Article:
When Benjamin Wright, regional superintendent for alternative education, spearheaded the District’s initiative to open two new schools for expelled students this fall, he envisioned small, nurturing environments.
So far, that’s exactly what he’s getting.
Just ask Shaquil Jones, a junior at Philadelphia Learning Academy South (PLAS).
“It’s smaller and my teachers care more about the students than at the other school,” he says.
PLAS and its companion school, Philadelphia Learning Academy North, are the District’s two newest alternative schools, with a combined enrollment so far of about 112 students.
As of October, 24 boys and seven girls attended PLAS, located in an old Catholic elementary school on Wharton Street. With three administrators, 10 teachers and five “Youth Service Assistants,” who monitor the halls and mentor students, the teacher-to-student ratio is 1:3. The largest class has 12 students, but there are classes as small as two.
The size has helped create an intimate school environment where adults know every student’s name.
“You can form really good relationships with the students,” says first-year English and special education teacher Sarah Truitt.
Truitt is one of seven Teach For America corps members at the school. The other three teachers at the school are also in their first year.
From the students’ perspective, being in small classes cuts down on distractions.
Sophomore Latifah Douglass says, “Nine times out of 10, everybody gets along [because] there’s not a lot of people to have different cliques.”
Shaquil adds that the small size also means “students can’t run around cutting [or] thinking they could get away with it.”
Though the schools accommodate students who have been expelled from the District or are waiting for their expulsion hearing, principal Michael Rocco, a 30-year veteran with a background in special education, says, “It’s not a discipline school, it’s a high school.”
“We don’t care how they got here … this is an opportunity for the students, [and] here, everything is based on positive reinforcement,” he says.
“They are our kids. We can’t throw them away and we wouldn’t throw them away,” adds Wright.
The staff sends that message in a number of ways. Rocco recently photographed students with perfect attendance and plans to display the photos on a bulletin board outside the office. Students in good academic and behavioral standing also were rewarded with the chance to play against the staff in the first basketball game of the year.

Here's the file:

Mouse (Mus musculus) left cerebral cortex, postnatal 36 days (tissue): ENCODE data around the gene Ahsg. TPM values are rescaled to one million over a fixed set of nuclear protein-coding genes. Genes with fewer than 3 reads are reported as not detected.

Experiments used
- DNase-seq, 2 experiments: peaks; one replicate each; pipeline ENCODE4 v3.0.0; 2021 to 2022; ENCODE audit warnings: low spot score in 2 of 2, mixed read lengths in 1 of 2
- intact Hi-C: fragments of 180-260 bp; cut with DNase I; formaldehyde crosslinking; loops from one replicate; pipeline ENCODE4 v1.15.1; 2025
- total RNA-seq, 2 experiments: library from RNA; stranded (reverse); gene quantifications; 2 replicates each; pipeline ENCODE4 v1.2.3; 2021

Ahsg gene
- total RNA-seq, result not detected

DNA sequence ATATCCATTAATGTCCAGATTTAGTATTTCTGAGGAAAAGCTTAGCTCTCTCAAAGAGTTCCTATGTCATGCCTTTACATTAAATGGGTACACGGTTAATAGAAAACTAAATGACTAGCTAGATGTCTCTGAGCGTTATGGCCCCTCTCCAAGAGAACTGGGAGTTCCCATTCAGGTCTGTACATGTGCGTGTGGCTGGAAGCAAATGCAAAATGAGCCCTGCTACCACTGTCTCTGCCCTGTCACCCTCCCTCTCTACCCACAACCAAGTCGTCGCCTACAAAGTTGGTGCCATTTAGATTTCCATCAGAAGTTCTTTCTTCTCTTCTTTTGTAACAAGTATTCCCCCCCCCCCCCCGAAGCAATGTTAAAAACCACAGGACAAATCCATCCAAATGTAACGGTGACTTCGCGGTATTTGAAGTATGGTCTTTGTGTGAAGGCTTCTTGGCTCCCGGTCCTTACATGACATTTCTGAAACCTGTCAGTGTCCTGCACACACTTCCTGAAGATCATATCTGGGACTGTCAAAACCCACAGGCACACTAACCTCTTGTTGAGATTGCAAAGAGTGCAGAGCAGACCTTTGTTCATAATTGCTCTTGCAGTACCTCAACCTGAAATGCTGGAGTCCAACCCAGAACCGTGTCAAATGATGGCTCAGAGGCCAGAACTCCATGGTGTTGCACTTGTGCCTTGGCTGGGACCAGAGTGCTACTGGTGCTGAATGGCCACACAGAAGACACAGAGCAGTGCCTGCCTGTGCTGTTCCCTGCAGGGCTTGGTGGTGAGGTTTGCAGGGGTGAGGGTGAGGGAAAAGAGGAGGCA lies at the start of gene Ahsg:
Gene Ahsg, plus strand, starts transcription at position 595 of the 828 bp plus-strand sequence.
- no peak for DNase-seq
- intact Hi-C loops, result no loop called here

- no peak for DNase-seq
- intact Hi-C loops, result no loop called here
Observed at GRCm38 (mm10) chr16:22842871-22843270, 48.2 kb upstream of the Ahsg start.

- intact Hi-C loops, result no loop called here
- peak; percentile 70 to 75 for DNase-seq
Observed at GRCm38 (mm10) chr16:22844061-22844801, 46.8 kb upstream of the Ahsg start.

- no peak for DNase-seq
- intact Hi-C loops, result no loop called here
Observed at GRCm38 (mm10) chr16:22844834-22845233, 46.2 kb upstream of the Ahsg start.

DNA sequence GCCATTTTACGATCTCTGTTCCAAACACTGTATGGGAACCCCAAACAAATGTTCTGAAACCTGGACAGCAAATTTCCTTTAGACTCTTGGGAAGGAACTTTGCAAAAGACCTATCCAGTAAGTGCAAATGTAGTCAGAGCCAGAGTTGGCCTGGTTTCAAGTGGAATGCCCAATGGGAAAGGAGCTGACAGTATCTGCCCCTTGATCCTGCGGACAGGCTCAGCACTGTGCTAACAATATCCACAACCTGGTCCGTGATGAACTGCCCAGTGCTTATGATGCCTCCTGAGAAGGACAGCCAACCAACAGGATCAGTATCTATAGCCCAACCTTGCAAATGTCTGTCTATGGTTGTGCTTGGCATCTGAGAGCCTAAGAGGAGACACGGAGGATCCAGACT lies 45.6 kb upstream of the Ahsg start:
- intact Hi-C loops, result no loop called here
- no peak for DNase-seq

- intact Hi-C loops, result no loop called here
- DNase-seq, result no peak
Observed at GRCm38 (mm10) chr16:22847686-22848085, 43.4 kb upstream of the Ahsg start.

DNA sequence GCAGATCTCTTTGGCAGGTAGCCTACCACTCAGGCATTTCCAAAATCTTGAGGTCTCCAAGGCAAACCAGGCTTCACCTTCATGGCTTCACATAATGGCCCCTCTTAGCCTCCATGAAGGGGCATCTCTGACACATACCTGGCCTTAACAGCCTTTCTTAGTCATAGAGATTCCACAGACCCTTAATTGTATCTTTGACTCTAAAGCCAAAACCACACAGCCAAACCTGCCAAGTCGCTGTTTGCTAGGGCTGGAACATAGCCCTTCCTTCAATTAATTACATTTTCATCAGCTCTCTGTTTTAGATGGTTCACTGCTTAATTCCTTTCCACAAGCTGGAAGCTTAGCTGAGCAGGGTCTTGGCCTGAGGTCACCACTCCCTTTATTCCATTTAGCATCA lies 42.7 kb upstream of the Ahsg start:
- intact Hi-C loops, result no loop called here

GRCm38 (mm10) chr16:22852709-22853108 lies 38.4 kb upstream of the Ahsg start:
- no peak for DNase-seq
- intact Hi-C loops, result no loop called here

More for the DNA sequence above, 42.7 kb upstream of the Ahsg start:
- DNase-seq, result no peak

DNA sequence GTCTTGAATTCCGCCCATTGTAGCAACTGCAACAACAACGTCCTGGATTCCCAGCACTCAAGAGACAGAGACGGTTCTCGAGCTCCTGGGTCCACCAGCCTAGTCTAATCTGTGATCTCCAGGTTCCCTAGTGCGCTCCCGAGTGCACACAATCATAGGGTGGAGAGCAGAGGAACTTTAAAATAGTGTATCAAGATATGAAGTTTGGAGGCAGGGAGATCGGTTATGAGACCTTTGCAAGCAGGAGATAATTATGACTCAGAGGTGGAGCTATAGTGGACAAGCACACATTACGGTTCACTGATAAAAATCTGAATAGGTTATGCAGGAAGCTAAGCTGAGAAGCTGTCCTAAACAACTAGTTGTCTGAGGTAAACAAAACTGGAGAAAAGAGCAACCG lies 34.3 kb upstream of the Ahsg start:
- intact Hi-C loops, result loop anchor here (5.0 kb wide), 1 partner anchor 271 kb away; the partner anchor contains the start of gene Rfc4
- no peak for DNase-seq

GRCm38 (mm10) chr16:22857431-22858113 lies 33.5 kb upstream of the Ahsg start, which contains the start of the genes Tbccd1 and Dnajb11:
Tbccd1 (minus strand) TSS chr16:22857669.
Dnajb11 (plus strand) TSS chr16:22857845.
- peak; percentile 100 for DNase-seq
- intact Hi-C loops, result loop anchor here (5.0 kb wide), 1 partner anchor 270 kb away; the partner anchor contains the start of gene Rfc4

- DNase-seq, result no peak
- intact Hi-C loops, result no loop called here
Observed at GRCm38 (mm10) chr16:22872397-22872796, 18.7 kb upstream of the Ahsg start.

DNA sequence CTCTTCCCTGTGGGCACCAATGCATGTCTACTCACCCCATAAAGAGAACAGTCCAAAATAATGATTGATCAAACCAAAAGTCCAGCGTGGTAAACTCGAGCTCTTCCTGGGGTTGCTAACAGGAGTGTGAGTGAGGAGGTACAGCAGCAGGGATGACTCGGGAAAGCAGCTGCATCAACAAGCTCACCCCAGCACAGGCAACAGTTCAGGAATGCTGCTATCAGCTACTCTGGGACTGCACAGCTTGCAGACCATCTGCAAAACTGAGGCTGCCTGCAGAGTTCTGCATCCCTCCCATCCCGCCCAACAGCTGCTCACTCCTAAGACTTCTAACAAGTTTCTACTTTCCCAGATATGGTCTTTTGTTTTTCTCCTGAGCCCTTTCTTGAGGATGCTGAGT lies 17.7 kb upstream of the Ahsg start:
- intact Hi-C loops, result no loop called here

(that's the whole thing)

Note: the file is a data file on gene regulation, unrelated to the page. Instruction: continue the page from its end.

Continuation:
There are plans to create more incentives for students through extracurricular activities like a chess club and a basketball team. Students have already started a student government.
At PLAS, students receive personalized academic and behavioral support. Every student has a personalized learning plan – created by the dean of students and each student’s teacher – that includes instructional, socio-emotional, attendance, and graduation goals. Once it’s complete, staff members meet with the student and his or her parent to review it and sign a contract based on its expectations. Students are held to the contract and can be dismissed from school if they fail to comply. Two students have been dismissed so far this year.
PLAS’s small and nurturing environment is complemented by a strong academic focus. One English class involved a mini-lecture about the Cold War and discussions about Arthur Miller’s The Crucible. In their computer class, students can be found exploring college websites for information about admissions requirements.
Latifah says teachers are challenging their students with interactive learning.
“We do hands-on stuff. In science we do experiments, in Spanish we listen, and in English we act out plays.”
And if there is work that students have already mastered, Latifah says, “they give me more work.”
So far, student attendance is one sign of the school’s success. Truitt says that when staff received attendance records for students at their old schools, they saw a big improvement across the board. One student, who was recently honored for perfect attendance at PLAS, had an attendance rate of 8 percent at her old school.
It is hard to predict how the school will fare as it grows. As many as four new students arrive each week, and Rocco says they expect to have 100 students enrolled by the winter break. The maximum capacity is 200.